Dojo Darelir, the School of Xenograg the Sorcerer

Posts Tagged ‘role-play’


Good and Evil Are Moral Extremes

…[It] might just be that good and evil are moral extremes embraced by a select few. Good is prized because it’s laudable, not to mention rare. Evil is reviled because it does harm and threatens all others regardless of their philosophical bent. But neutrals predominate….

GOOD characters aren’t simply decent people. They’re philosophically committed to advancing good, fighting evil, and bringing justice to others. Indeed, their attentions are for others, and they act with deep compassion and mercy for the downtrodden. This is the questing white knight. The one beloved by good folk and resented by the wicked.

Everyone wants to go to Heaven, but no one wants to do what it takes to get there, and herein lies the high regard champions are held in. Few want the job!

Shifting to Neutral (‘Cause Most of Us Are) – Pits Perilous

A Bronze Age Setting

I came across this pair of blogposts on Tankards and Broadswords:

  1. Bronze Age Settings (Aside From the Obvious)
  2. The Great Ziggurat of Ur

The first contains a clear imagining of what a Bronze Age setting could be like—would feel like. The second illustrates the cyclopean architecture found in the period.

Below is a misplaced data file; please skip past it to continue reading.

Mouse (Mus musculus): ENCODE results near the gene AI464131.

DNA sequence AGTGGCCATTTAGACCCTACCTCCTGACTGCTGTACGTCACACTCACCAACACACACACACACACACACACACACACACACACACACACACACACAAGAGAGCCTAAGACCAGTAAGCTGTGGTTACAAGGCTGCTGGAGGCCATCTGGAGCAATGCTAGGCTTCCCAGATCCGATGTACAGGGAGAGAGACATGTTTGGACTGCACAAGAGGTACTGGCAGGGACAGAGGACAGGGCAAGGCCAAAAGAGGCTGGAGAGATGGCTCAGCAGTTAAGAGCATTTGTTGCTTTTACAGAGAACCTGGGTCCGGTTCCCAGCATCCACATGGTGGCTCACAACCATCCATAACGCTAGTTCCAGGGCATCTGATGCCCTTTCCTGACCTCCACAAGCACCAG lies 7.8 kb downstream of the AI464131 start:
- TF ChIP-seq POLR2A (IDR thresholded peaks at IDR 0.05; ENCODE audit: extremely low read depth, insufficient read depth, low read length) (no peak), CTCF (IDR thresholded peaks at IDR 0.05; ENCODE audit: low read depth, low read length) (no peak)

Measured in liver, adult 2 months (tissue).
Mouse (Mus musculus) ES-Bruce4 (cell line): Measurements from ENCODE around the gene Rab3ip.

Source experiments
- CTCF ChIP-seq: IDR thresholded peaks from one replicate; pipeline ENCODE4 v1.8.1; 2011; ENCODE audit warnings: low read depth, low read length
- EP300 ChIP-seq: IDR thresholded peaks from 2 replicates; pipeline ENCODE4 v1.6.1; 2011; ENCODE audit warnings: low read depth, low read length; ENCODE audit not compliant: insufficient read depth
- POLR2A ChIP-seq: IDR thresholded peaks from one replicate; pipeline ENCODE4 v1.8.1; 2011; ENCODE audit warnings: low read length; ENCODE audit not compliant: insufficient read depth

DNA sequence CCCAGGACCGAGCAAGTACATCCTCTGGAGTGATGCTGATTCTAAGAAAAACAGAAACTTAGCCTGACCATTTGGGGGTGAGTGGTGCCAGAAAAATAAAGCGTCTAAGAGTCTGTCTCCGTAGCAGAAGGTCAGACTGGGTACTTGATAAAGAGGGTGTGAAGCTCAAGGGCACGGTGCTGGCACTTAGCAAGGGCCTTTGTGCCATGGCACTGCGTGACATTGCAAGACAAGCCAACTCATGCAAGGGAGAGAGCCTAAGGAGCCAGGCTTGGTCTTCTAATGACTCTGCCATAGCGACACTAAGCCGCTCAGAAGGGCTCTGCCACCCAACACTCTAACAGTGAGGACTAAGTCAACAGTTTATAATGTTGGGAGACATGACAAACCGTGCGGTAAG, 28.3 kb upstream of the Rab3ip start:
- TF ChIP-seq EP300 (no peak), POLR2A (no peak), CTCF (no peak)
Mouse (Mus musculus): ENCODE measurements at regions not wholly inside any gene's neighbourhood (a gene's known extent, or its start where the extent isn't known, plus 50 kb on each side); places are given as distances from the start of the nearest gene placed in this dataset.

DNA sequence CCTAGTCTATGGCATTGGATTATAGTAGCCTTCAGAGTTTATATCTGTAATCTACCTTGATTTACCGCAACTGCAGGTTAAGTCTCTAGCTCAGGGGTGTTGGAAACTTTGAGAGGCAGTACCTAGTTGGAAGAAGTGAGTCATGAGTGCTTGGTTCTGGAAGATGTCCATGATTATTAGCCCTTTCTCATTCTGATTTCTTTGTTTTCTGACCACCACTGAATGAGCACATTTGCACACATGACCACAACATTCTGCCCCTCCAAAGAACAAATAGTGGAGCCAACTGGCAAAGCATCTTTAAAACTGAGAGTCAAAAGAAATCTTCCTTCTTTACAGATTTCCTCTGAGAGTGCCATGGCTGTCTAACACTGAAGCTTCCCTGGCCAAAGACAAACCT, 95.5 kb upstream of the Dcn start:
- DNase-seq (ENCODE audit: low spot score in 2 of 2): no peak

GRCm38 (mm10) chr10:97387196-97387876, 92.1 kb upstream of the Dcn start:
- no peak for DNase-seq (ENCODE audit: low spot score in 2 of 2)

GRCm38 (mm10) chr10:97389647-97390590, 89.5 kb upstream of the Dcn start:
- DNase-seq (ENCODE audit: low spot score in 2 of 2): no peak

Xenograg’s homeland is supposed to be Early Iron Age. Bronze armor and, weapons, and architecture are still seen in some places, and the magical arms in tombs will likely be of bronze. I even have a house rule that says bronze is better than iron for enchantment.

My compliments, Badelaire.

Proving One’s Ability to Oneself

The coaching technique profiled in the New York Times article “Teaching Golf Pros What They Already Know” is just what I strive to impart as Xenograg to his dueling students. He does not impose his style upon a student, but seeks to enlighten her regarding her1 own natural style—and to trust in it (and thus herself).

Here is the key quote:

“I don’t teach; I help these guys learn,” Lynch said. “You can’t tell someone to do XYZ because they won’t do it out there.”

 

Concept of a Manifest Deity

People often ask me if I believe in the Goddess. I reply, “Do you believe in rocks?” It is extremely difficult for most Westerners to grasp the concept of a manifest deity. The phrase “believe in” itself implies that we cannot know the Goddess, that She is somehow intangible, incomprehensible. But we do not believe in rocks—we may see them, touch them, dig them out of our gardens, or stop small children from throwing them at each other. We know them; we connect with them….

Starhawk, The Spiral Dance, Chapter 5

Manifest deities are not just a staple in role-playing games; they are usually the default cosmology. Characters do not have belief or unbelief in deities, but rather trust or lack trust in them.